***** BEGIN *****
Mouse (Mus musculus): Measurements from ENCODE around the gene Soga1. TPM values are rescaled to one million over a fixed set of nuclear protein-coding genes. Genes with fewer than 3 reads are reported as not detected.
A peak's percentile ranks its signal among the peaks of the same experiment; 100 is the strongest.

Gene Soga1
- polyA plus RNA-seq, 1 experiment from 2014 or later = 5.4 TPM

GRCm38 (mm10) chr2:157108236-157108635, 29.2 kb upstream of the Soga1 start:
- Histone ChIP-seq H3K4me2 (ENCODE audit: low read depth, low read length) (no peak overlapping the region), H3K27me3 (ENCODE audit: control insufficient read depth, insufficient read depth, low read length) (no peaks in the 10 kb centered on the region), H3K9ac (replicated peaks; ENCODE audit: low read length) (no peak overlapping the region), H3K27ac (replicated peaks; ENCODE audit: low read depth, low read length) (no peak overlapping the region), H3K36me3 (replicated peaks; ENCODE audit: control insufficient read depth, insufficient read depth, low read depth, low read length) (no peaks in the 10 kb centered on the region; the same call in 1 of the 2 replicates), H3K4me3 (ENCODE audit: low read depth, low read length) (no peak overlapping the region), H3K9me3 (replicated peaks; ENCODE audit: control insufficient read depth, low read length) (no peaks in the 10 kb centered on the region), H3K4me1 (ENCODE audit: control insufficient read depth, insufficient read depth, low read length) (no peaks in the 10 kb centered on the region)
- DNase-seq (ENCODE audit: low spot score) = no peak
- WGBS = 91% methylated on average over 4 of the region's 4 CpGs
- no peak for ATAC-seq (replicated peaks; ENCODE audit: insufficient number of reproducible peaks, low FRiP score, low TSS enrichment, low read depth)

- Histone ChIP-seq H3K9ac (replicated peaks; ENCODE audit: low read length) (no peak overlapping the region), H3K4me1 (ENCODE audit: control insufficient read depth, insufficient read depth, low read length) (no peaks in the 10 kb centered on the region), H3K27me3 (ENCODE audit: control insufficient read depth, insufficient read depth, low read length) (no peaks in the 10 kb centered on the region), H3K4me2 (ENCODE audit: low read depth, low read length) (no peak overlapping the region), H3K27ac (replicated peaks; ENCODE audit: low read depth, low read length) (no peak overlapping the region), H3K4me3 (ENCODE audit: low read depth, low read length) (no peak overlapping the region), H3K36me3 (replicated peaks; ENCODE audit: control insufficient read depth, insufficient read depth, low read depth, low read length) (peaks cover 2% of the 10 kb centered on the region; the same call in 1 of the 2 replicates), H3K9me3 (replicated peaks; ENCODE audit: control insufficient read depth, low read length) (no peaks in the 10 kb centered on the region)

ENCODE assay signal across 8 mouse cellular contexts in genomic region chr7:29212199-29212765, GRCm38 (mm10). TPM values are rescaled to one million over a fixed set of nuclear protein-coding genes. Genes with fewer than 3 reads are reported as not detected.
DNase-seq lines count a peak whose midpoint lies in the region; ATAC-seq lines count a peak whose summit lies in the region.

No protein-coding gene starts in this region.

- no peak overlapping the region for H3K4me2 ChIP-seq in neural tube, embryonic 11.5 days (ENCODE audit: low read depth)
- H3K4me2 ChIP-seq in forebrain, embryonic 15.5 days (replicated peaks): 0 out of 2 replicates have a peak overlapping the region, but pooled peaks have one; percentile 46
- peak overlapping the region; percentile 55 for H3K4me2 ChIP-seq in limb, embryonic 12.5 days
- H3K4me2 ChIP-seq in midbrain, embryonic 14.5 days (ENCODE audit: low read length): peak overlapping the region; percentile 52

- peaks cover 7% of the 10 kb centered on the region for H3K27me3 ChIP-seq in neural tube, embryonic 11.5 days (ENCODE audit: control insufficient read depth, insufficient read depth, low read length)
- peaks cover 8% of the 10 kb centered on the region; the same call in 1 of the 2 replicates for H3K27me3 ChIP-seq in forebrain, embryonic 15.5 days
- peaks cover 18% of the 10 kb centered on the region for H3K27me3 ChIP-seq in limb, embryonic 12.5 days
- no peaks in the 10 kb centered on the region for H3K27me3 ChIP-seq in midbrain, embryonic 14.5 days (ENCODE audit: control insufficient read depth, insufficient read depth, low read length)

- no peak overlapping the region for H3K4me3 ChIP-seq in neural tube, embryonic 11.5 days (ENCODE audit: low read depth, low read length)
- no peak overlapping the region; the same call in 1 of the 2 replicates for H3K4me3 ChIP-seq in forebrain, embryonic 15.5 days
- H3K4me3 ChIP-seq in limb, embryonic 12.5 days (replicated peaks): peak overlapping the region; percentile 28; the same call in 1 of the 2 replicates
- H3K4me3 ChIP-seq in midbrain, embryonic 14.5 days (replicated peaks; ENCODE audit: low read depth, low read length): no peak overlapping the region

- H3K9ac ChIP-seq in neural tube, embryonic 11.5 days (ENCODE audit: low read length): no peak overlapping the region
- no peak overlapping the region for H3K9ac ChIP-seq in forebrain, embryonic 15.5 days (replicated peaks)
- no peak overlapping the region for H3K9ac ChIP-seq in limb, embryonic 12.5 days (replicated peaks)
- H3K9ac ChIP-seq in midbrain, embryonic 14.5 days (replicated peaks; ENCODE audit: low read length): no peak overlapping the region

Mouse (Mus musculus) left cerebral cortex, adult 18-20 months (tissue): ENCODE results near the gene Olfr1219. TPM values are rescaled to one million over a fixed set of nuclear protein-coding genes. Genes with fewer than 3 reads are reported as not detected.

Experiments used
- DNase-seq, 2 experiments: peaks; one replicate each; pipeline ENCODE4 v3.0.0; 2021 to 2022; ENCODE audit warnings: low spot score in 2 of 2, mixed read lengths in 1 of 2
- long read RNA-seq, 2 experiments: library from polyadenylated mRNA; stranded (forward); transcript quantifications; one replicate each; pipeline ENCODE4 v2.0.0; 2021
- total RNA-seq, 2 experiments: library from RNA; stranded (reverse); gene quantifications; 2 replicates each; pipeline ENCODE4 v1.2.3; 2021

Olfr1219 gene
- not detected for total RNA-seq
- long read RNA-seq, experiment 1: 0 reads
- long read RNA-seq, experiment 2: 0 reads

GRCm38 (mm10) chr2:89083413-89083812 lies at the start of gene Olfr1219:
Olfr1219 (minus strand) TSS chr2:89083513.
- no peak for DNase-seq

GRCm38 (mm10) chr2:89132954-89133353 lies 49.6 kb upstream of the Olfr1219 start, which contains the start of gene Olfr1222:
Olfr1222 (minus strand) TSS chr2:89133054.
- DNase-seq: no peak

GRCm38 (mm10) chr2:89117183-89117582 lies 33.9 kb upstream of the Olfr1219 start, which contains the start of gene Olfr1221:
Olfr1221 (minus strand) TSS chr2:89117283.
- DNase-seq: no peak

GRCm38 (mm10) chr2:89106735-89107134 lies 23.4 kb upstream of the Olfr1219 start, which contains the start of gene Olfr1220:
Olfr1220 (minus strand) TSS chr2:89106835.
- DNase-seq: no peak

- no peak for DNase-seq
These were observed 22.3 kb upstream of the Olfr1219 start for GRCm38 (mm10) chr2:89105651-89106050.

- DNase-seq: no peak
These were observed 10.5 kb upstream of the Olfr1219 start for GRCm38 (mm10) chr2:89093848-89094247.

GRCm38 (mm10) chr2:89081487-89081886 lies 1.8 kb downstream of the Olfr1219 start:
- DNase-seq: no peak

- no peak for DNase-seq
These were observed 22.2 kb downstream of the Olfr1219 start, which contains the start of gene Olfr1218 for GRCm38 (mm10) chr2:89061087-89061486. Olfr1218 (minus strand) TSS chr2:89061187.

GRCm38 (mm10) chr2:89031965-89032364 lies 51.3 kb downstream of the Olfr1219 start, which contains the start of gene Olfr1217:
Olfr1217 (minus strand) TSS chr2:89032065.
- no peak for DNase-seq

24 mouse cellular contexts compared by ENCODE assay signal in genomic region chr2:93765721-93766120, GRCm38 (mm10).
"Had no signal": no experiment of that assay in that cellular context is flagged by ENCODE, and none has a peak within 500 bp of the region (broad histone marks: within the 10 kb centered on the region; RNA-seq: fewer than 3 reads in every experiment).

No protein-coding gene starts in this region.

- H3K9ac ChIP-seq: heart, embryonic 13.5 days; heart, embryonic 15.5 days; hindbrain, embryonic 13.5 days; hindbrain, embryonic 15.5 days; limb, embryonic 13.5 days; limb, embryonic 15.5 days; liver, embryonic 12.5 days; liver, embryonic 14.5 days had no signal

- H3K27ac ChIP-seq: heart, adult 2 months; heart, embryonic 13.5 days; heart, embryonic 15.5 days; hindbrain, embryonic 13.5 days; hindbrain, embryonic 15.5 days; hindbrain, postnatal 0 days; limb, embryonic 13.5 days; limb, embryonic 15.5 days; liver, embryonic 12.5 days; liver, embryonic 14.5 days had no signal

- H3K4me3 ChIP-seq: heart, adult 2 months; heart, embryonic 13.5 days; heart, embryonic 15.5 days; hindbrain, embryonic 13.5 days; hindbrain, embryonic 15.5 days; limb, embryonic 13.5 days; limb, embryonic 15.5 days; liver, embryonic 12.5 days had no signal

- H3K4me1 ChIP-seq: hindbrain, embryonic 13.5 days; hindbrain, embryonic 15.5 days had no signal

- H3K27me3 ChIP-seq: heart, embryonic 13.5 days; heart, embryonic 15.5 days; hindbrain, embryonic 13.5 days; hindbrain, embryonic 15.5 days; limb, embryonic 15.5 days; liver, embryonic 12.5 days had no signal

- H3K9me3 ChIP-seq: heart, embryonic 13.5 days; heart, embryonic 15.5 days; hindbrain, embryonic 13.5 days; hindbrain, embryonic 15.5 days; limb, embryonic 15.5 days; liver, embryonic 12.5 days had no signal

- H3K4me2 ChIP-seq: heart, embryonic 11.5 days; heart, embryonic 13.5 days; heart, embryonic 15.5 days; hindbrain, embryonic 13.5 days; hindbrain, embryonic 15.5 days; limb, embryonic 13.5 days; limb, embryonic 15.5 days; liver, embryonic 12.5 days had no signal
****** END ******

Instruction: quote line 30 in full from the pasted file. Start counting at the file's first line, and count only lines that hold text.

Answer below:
Mouse (Mus musculus) left cerebral cortex, adult 18-20 months (tissue): ENCODE results near the gene Olfr1219. TPM values are rescaled to one million over a fixed set of nuclear protein-coding genes. Genes with fewer than 3 reads are reported as not detected.